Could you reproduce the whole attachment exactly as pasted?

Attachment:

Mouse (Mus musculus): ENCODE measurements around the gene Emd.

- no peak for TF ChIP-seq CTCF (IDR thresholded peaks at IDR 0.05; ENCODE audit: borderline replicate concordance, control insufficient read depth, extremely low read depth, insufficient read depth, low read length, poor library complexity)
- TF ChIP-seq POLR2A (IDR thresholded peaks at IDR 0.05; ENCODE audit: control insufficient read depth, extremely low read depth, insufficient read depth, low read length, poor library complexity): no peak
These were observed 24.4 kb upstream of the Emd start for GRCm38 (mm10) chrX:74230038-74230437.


Mouse (Mus musculus): ENCODE measurements around the gene Emd.

- no peak for TF ChIP-seq CTCF (IDR thresholded peaks at IDR 0.05; ENCODE audit: borderline replicate concordance, control insufficient read depth, extremely low read depth, insufficient read depth, low read length, poor library complexity)
- TF ChIP-seq POLR2A (IDR thresholded peaks at IDR 0.05; ENCODE audit: control insufficient read depth, extremely low read depth, insufficient read depth, low read length, poor library complexity): no peak
These were observed 24.4 kb upstream of the Emd start for GRCm38 (mm10) chrX:74230038-74230437.